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If you want to see who can remember what, those 5 brangus heifers I started with when I was 10, weighed 527lbs, and were numbered 26,27,28,29,30 and I still have 26,27,28.
 

cross_7

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I started buying bred cows, calving them out and selling them
That led to buying cheap light weight calves.
I lost access to my family's land so I had to buy a place and that has led to trading land.
I have had lots of good cows over the years and people always ask "what will you do with you cows if you sell your land"
I always answer sell'em I aint in love with them.
Now the land hurts every time I sell a place, seem like every place has a lot of blood and sweat in it even when you know you're just fixing it up to sell.

Still looking for that place where there is never a drought, the sunshines everyday and the cows are fat and happy
 

Putangitangi

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Seventeen years ago I moved my life to live with partner who had some cows he'd been trading on the markets when the prices crashed. He had debt and cows worth half what he'd paid. They weren't his real interest, but I liked hanging around with them, watching how they behaved. I paid the debts, so figured they were now my cows, then bought a supposedly straight Angus bull, bred some calves, weighed everything regularly, kept the best. Bought some pedigree cows, bred some bulls of my own - most of the early ones would have been anyone else's steers, I now know - and gradually improved the herd.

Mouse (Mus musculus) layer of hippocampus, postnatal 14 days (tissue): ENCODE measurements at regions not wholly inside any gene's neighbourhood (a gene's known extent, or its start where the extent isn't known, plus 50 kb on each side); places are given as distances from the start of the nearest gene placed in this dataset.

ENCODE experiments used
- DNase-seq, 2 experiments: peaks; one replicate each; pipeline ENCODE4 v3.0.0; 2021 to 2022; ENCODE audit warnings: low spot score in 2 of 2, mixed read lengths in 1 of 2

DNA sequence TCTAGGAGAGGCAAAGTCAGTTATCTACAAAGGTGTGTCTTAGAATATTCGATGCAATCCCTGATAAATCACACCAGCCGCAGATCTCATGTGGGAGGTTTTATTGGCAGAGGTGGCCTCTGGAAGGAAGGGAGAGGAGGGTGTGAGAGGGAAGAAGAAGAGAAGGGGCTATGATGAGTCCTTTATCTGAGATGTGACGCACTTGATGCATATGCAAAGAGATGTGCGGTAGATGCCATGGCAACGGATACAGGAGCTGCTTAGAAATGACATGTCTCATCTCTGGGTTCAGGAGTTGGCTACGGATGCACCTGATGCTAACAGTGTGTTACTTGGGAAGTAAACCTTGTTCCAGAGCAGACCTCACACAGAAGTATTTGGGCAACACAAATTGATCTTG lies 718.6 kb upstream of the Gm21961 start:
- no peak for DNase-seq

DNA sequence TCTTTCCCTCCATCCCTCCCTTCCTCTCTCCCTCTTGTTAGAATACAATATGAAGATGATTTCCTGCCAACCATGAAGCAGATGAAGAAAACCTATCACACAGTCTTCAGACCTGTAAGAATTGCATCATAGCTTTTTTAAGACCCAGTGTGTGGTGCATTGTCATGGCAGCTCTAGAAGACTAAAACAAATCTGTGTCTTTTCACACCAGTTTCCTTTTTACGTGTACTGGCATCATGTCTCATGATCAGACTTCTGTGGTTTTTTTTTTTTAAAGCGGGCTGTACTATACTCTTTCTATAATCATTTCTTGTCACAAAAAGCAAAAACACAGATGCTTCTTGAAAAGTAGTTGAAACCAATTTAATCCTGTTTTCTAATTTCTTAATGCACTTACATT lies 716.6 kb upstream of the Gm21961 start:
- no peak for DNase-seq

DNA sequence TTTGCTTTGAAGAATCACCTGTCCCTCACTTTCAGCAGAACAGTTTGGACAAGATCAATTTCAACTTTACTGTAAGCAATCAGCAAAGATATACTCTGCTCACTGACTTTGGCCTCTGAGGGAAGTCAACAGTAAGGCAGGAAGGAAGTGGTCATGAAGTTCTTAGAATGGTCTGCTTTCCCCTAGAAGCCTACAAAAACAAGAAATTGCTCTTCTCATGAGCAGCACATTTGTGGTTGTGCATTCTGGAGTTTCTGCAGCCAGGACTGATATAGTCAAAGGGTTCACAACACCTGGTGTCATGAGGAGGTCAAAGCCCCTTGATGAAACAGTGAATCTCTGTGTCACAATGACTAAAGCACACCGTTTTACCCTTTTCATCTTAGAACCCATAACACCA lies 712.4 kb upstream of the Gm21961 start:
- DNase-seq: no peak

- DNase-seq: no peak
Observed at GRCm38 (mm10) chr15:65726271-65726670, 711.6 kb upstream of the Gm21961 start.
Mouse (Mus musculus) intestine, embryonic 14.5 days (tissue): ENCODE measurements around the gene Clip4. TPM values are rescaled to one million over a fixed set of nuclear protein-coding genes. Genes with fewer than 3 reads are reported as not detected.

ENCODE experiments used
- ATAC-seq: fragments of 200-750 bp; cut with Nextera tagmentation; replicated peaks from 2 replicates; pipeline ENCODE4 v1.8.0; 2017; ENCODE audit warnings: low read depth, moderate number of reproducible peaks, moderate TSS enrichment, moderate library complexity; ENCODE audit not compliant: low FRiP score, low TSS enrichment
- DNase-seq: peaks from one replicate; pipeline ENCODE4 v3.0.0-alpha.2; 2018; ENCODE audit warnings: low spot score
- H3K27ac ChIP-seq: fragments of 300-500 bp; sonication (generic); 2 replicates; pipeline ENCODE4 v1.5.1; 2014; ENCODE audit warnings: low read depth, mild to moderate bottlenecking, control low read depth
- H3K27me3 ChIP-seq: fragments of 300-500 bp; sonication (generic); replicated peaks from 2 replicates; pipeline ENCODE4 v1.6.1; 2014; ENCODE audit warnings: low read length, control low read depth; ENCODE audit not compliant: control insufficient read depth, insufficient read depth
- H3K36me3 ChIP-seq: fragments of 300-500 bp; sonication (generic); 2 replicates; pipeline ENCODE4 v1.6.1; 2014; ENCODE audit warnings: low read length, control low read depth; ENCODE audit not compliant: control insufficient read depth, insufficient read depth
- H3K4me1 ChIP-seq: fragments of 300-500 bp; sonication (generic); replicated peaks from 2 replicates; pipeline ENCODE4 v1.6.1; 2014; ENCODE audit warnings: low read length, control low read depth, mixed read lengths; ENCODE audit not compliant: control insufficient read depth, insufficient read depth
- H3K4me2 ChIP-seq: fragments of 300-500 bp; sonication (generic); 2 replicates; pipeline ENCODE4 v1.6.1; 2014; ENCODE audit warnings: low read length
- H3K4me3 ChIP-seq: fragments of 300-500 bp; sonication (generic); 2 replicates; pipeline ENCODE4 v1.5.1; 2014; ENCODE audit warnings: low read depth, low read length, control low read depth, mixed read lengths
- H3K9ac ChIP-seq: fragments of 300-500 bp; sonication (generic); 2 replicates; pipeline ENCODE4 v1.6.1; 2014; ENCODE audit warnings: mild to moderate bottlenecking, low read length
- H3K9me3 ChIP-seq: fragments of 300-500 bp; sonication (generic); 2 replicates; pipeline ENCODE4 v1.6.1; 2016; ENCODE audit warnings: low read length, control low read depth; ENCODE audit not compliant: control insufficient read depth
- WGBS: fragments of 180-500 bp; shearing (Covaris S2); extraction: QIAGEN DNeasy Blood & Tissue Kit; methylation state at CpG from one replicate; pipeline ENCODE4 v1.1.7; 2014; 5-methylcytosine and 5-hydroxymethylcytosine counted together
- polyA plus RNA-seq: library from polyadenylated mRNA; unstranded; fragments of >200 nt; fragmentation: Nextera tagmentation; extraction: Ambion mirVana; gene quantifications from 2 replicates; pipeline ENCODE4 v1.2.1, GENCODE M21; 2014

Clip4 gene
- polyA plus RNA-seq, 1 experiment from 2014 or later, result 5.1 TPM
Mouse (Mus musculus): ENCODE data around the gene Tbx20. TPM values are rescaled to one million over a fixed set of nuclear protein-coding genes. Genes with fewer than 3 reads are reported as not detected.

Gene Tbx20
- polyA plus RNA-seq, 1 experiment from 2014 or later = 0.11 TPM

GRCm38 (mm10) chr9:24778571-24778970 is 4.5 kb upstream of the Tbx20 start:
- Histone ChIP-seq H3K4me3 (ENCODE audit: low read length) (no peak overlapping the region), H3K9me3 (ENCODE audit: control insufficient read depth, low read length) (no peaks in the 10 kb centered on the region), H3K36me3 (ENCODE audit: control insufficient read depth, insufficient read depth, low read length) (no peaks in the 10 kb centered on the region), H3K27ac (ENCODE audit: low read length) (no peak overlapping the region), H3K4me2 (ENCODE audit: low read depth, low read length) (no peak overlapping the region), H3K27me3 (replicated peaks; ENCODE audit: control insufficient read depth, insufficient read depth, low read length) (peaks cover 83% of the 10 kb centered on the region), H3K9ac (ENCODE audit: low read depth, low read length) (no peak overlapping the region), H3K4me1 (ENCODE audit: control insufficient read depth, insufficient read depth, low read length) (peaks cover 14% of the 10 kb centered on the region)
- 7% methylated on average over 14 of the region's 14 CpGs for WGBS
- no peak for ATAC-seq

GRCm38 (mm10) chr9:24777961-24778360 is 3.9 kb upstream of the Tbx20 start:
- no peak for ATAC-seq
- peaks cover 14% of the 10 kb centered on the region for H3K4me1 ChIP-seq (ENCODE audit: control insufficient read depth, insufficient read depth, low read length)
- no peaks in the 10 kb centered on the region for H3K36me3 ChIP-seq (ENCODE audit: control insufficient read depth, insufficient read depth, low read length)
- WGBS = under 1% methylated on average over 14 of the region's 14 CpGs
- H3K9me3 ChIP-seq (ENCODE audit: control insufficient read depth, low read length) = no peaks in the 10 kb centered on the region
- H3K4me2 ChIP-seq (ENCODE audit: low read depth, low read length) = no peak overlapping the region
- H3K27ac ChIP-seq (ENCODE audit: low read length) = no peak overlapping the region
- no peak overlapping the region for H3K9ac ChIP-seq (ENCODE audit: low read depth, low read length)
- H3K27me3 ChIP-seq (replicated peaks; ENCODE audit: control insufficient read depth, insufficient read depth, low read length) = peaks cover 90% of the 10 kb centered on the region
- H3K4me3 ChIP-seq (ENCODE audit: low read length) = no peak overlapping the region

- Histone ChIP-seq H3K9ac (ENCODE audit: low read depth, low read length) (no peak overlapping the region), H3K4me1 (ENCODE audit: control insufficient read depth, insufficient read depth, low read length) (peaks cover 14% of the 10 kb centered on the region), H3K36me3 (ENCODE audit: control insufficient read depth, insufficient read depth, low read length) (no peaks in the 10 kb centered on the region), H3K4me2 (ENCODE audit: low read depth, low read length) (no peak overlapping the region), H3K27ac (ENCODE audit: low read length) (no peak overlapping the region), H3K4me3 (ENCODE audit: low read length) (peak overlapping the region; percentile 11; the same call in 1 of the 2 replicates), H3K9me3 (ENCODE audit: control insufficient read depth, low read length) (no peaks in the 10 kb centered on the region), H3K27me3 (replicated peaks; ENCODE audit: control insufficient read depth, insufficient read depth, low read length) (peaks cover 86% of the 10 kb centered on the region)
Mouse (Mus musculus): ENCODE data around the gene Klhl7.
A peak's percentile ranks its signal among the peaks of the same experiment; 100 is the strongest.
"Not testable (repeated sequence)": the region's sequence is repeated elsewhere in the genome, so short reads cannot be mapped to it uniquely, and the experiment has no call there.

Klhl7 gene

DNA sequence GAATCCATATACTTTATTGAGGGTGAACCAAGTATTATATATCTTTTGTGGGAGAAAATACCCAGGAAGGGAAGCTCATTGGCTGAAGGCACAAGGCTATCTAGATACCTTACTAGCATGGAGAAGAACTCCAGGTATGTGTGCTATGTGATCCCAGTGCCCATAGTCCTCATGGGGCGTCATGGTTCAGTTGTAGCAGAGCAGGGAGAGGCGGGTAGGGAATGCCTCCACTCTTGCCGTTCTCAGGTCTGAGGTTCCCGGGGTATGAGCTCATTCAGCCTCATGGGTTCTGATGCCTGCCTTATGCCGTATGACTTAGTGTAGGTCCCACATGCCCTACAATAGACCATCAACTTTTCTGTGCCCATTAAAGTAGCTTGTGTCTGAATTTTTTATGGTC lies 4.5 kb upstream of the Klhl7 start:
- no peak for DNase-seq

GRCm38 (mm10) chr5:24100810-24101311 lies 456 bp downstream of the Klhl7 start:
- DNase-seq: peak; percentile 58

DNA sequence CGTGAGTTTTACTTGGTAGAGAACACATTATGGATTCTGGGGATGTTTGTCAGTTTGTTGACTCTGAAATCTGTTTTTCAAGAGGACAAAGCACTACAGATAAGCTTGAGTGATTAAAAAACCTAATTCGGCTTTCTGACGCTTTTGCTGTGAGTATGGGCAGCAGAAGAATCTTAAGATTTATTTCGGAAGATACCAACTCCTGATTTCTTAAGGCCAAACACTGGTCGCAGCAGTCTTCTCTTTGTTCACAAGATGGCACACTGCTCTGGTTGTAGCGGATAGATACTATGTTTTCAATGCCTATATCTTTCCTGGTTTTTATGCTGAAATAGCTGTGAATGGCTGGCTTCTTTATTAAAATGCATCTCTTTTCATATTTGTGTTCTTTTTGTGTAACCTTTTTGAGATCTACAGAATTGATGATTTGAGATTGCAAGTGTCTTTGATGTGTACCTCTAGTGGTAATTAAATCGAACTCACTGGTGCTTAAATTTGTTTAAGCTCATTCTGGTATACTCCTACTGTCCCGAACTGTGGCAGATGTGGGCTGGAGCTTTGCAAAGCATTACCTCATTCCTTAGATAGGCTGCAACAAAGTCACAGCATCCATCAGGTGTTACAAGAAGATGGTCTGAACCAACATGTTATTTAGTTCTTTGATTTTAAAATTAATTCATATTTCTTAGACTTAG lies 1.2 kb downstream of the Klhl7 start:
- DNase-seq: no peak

This morning I sent nine rising yearling heifers off to a sale to get my winter numbers right. If I'd been able to buy heifers like them when I started, I'd have made much faster progress, but I might not have learned as much. This year I'll calve 36, all going well. I played with bigger numbers - up to 55 one year - but can't feed them well enough to keep everyone healthy and up to their best production. If they have an easy winter, so do I, and I like that idea a lot.
 

1982vett

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Man...that's a lot of remembering to do....other than being born into it, I got my Dad to buy a bottle calf. I was about 8 and I think he had to pay about $25 for it. Got over $110 for her first calf.....fast forward 23 years, I took over an aging Uncles place (57 acres), bought 14 of his cows and bull to add to 5 or so Dad let me run on his place (supposedly in exchange for labor but I think he may have gotten the raw end of the deal on that).... 6 years later did the same for another Uncle's 54 acres....then took the reigns for Dad when he passed away 10 years ago.

I was about a month and 27 cows away from selling out in the fall of 2011. Back up to almost half a herd.
 

highgrit

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My some of my uncles are 2nd. generation ranchers in FL, and I always wanted to be a cowboy. I bought 12 cows from a old black man when I moved to GA. Had a good herd built up but I sold most of them last Feb. the price was just to good. I still have 30 or so brood cows left which is about right for my lifestyle. I like to buy, sell and trade cows myself, when I find a good deal.